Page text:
observations from moving the steering rack from the stock location about 2" rearward and clamped to the x-member.
instead of trying to drill the holes from the front where there is little room, and which also requires several drill bits, cutting drill bits to the right length etc., i put a regular short bit through from the front and made a little mark where the tip touches the x-member. then i took a c-clamp and put the edge of the clamp on the mark and put a dot on the opposing side of the clamp. then i was able to drill the holes from the back side of the x-member. this also ensured i could fine tune the position of the holes so they would be far enough away from the walls of the x-member (its a tight fit). one should really enlarge the rear hole and insert a tube so the x-member isnt subjected to the clamping force.
im using the stock lines and they fit with some bending. i needed to make a tiny notch in the rack housing to clear the x-member. i cut down my breeze offset aluminum bushing with a hacksaw, and rotated them to the raised position. (ive also installed the very sweet breeze bump steer kit which uses the raised position). i think the rack would fit in the lower position with more modification of the rack housing.
i also modified my flaming rack rag joint eliminator by smoothing the binding edges of the upper u-joint, shortening the steering shaft extension slightly and put a spacer between the shaft mount and the frame to reduce the angle of the upper u-joint, and of course cut down the middle shaft between the u joints. i checked for binding in both u joints at slightly greater than the installed angle. i measured the length of the shaft that would not fall out if the steering wheel was pulled all the way out (this way even if the driver was to pull the wheel hard enough to move the shaft spacers the steering would remain coupled). then i measured the maximum length of the shaft between the u-joints that allowed assembly without removing the rack itself. looks good.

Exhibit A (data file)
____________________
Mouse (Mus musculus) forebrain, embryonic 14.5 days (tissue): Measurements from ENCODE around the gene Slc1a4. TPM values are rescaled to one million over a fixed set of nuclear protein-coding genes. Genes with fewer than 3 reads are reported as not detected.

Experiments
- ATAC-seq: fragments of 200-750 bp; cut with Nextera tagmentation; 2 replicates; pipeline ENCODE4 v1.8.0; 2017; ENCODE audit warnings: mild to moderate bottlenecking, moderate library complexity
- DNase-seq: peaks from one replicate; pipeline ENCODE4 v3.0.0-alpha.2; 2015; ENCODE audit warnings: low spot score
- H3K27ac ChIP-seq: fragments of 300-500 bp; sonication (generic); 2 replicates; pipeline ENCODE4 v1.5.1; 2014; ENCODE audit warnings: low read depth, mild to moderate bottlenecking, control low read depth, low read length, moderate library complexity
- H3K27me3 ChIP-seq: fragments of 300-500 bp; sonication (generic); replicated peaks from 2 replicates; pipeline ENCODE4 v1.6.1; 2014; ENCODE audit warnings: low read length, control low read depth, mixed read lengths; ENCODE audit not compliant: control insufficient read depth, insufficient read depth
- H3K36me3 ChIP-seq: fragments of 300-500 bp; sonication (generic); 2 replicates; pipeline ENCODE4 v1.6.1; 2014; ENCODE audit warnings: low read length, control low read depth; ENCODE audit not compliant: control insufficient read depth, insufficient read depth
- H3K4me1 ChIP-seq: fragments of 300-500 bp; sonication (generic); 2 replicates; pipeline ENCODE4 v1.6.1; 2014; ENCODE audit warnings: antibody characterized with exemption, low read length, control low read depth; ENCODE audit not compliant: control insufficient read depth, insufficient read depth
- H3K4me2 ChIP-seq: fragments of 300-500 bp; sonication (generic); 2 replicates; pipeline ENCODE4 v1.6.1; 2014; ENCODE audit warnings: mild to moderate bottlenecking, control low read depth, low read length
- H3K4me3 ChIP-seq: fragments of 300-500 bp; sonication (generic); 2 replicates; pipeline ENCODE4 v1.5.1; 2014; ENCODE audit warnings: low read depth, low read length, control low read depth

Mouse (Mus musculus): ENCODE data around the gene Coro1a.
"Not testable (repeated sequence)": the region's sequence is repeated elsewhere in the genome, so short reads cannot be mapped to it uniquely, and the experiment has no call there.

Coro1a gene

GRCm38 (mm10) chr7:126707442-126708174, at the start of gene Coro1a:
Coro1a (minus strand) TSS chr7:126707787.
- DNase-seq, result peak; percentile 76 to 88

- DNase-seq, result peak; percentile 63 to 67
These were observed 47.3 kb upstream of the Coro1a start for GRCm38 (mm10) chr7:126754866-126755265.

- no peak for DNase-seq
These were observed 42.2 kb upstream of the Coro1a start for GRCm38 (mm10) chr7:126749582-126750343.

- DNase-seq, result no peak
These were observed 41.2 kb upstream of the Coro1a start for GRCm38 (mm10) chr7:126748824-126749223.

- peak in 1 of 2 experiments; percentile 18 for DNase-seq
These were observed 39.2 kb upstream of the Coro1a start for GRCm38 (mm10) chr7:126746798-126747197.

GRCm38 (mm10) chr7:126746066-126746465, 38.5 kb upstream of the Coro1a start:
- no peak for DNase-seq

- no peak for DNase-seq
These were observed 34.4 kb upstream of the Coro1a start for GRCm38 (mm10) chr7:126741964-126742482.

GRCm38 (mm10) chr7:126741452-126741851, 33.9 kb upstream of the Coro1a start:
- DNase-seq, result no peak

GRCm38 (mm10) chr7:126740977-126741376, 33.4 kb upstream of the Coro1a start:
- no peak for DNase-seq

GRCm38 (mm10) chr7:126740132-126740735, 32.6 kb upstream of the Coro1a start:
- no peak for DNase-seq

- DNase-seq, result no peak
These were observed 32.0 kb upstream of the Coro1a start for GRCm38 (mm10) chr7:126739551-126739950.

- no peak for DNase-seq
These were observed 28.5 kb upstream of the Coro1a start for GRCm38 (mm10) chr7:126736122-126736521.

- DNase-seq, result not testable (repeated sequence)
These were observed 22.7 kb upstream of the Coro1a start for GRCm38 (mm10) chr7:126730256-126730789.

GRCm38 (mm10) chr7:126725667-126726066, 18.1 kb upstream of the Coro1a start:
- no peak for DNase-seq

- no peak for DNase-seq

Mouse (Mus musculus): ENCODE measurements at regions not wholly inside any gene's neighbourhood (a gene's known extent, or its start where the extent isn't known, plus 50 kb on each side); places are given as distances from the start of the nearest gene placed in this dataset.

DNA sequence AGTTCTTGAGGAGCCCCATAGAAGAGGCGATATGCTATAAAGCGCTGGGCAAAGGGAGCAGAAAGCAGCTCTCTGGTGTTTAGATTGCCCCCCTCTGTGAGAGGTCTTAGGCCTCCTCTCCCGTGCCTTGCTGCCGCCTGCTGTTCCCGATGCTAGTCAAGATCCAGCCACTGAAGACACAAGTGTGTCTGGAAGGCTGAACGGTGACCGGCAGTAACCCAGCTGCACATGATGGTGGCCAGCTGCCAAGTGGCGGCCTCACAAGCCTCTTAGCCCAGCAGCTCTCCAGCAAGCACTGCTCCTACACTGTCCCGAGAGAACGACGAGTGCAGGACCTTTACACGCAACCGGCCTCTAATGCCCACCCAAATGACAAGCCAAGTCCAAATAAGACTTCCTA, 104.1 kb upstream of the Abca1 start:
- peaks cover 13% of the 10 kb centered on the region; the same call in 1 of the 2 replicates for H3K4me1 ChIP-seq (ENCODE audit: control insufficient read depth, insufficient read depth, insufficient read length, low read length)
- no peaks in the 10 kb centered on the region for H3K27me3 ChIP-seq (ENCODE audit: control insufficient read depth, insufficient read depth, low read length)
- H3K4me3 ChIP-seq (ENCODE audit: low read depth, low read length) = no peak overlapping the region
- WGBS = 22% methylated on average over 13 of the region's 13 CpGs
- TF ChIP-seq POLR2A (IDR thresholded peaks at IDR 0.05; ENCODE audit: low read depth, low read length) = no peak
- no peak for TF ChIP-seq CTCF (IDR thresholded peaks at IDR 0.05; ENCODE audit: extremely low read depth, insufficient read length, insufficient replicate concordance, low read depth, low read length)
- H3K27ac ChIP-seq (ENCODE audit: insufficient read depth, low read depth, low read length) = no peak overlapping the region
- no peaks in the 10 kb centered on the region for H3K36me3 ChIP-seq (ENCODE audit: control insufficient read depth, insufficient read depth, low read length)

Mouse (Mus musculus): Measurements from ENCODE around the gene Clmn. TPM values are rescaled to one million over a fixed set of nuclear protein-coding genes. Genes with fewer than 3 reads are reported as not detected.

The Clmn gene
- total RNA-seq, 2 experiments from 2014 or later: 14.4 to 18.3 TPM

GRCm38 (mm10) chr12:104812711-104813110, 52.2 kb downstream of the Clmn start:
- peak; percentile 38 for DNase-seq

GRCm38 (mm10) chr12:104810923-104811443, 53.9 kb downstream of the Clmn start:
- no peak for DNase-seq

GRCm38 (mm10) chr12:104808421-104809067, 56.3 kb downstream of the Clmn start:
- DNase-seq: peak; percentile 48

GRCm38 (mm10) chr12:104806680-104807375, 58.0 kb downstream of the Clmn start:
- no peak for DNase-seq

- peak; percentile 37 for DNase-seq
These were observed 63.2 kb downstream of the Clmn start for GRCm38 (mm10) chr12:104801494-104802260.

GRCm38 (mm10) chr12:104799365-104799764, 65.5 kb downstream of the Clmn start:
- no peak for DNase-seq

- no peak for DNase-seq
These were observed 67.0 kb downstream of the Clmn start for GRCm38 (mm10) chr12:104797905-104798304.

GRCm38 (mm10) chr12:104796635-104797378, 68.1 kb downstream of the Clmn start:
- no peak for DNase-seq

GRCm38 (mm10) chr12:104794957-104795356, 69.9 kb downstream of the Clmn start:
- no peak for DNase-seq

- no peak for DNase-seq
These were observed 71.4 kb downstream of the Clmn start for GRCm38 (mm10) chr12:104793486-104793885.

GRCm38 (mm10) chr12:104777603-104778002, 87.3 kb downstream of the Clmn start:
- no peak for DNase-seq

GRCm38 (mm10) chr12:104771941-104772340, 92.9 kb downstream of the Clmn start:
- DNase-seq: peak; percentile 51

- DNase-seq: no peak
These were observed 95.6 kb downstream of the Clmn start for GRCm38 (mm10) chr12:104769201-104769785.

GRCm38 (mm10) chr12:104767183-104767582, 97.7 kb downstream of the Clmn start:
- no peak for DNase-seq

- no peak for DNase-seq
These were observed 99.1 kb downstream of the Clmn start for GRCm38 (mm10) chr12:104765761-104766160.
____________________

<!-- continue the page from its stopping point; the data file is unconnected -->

its very important that there are double safeguards against losing steering.
to get the rack into the right position when you are close, i took a bolt and ground it into a point. then you can slip it in and push the rack into the exact location without trying to shove the blunt bolt in there.
i used the harbor freight right angle drill adapter; it lasted 4 holes and then broke a tooth off inside.